- The obligation to produce a prospectus applies to non-equity securities issued by third countries and their regional and local authorities in cases where those entities wish to make a public offer of securities in the Union or wish their securities to be admitted to trading on a regulated market. Due to the particular nature of those public entities, specific information requirements should be laid down.
- Investors should be able to understand the situation of an issuer with a complex financial history and the expected effects of a transaction involving a significant financial commitment. Those issuers should therefore be required to include additional information in the prospectus to that effect.
- Where securities are exchangeable for or convertible into shares that are already admitted to trading on a regulated market, shareholders and investors normally already have the information about the underlying shares of those securities. It is therefore sufficient to add to the prospectus a statement setting out the type of the underlying share and details of where information about the underlying share can be obtained.
- Investors may want to invest in securities that are exchangeable for or convertible into shares that are or will be issued by the issuer of those securities or by an entity belonging to that issuer’s group and that have not yet been admitted to trading on a regulated market. Those investors should have the same information about the ability of the issuer of the underlying shares to continue its operations and about its indebtedness compared to its capitalisation as investors that have invested in those shares directly. The prospectus should therefore contain a working capital statement as well as a statement of capitalisation and indebtedness of the issuer of the underlying shares.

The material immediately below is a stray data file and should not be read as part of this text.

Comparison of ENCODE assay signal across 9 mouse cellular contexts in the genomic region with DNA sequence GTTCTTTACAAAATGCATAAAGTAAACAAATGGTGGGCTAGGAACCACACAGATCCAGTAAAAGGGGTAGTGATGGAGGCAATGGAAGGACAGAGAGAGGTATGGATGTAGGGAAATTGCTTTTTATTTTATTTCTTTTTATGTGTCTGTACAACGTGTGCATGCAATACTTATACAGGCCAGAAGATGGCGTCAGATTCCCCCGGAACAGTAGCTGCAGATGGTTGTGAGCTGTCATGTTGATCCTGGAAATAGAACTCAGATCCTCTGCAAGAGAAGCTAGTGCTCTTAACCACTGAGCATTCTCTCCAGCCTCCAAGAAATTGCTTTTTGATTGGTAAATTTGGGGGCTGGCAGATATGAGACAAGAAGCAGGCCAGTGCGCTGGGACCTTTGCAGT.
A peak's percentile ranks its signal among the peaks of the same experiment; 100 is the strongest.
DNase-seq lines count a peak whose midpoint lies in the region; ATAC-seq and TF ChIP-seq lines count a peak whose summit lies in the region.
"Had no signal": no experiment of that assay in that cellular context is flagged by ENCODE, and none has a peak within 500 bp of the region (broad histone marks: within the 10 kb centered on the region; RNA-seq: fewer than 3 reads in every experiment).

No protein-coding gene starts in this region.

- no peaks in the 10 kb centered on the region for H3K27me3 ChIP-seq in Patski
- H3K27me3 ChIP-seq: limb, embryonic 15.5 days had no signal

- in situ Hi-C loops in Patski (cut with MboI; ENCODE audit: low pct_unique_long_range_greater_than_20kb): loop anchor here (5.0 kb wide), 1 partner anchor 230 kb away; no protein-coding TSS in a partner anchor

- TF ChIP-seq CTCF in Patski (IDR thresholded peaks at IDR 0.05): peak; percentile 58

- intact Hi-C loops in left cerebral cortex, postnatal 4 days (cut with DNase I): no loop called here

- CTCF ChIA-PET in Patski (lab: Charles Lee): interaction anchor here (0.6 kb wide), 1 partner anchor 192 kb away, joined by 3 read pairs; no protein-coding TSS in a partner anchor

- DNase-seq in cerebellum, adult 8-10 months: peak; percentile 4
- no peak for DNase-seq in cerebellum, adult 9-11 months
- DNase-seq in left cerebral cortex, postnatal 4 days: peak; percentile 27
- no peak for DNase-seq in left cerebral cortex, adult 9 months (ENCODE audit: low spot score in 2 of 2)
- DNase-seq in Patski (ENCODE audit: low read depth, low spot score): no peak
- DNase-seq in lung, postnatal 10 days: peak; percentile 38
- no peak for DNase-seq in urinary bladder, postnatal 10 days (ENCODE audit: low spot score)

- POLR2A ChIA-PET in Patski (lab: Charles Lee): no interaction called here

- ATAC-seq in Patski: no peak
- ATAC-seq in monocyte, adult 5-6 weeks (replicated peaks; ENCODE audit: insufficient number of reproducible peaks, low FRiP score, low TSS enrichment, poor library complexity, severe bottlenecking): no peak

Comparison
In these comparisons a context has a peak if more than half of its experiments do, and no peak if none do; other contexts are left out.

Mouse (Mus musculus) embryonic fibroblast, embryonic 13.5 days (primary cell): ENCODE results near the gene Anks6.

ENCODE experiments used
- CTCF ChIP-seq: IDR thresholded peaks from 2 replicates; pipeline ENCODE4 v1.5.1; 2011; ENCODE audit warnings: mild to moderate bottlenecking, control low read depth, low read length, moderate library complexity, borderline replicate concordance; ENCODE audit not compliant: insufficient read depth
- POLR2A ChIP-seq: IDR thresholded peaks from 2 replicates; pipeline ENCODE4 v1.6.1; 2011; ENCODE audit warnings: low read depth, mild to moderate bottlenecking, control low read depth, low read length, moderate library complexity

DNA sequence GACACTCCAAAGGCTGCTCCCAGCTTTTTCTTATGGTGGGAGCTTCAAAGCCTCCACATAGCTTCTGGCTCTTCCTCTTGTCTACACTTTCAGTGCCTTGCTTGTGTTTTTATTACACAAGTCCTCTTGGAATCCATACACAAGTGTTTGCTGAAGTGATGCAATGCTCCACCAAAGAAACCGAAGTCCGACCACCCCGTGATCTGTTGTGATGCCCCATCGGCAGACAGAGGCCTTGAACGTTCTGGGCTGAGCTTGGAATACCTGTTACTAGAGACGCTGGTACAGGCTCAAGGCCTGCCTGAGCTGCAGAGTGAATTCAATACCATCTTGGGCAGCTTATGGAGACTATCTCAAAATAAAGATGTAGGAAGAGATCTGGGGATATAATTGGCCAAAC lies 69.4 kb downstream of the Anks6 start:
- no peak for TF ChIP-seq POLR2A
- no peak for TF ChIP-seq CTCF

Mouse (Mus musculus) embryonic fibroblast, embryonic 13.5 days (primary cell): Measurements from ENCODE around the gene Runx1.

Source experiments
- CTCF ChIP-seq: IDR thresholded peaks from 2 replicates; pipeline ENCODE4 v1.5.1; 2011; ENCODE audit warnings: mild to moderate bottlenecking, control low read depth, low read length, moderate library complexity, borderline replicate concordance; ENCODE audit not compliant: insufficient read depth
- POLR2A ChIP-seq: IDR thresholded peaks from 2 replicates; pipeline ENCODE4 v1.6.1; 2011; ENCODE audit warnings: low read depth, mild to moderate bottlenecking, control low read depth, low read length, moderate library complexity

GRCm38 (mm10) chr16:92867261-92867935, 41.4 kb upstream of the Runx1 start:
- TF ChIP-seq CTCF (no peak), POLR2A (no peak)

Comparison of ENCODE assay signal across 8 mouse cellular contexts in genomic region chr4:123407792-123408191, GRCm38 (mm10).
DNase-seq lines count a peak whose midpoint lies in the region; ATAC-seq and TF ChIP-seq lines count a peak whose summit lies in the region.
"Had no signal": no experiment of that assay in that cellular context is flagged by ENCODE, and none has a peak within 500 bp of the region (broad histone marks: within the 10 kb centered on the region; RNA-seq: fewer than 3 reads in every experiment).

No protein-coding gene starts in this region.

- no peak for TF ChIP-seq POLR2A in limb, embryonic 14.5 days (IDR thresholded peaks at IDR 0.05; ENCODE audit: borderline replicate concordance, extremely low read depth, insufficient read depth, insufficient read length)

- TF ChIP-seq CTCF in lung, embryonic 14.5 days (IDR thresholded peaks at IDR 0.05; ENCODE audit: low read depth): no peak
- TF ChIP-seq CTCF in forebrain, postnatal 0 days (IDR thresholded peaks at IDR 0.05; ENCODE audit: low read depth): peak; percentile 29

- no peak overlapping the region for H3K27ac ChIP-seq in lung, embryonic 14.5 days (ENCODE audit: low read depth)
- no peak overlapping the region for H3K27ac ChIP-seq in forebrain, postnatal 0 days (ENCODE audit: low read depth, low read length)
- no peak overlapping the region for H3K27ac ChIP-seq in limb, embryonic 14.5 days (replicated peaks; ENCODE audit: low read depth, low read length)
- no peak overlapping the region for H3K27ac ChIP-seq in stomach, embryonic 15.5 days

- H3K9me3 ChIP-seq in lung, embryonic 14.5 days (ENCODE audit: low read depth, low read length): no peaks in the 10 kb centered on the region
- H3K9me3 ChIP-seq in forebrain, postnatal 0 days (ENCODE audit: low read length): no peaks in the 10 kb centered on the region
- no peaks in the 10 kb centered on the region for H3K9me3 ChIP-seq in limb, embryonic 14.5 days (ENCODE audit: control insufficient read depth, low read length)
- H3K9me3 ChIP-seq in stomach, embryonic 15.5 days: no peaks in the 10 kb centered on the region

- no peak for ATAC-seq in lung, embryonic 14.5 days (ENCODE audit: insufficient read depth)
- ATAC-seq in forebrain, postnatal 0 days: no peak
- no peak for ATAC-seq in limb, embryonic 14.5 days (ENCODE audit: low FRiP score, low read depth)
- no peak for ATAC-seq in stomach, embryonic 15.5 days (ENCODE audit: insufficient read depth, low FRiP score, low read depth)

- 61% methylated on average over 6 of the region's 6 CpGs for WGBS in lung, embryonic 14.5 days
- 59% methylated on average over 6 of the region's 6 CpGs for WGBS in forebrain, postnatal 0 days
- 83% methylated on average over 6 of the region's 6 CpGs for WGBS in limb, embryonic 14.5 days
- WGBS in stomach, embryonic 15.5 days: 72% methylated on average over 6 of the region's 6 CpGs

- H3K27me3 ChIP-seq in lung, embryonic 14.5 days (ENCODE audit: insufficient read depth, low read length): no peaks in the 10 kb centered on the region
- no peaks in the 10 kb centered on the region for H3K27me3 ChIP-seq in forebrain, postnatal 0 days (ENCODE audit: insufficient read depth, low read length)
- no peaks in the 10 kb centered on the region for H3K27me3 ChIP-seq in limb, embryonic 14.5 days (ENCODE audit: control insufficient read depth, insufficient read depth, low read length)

- Derivative securities entail particular risks for investors because, for instance, the losses might be higher than the investment made and because the underlying is not always admitted to trading on a regulated market and information about that underlying might therefore not be available. Some non-equity securities, such as structured bonds, also incorporate certain elements of a derivative security. Consequently, the securities note should contain additional information about the underlying of a derivative security or about the derivative component of the non-equity security and, where applicable, a statement about the potential losses that investors might face.
- Where a base prospectus is drawn up for securities linked to or backed by an underlying asset, that base prospectus should contain all information about the type of underlying asset where that underlying asset is known at the date of approval of the base prospectus. Market conditions may however change the choice of the underlying asset within a category of underlying assets. Only the final terms of the base prospectus should therefore contain specific details about that underlying asset.
- Guarantees are intended to ensure that the payments related to the security are duly serviced. Given the potential diversity in guarantees, clear information requirements related to the nature and the scope of those guarantees should be laid down.
- The format of the prospectus, base prospectus and final terms should be specified by determining the order in which the required information should be disclosed. However, due to the multipurpose character of the universal registration document, issuers who choose to draw up and publish a universal registration document every financial year should be granted more flexibility as regards the order of information to be provided in the universal registration document.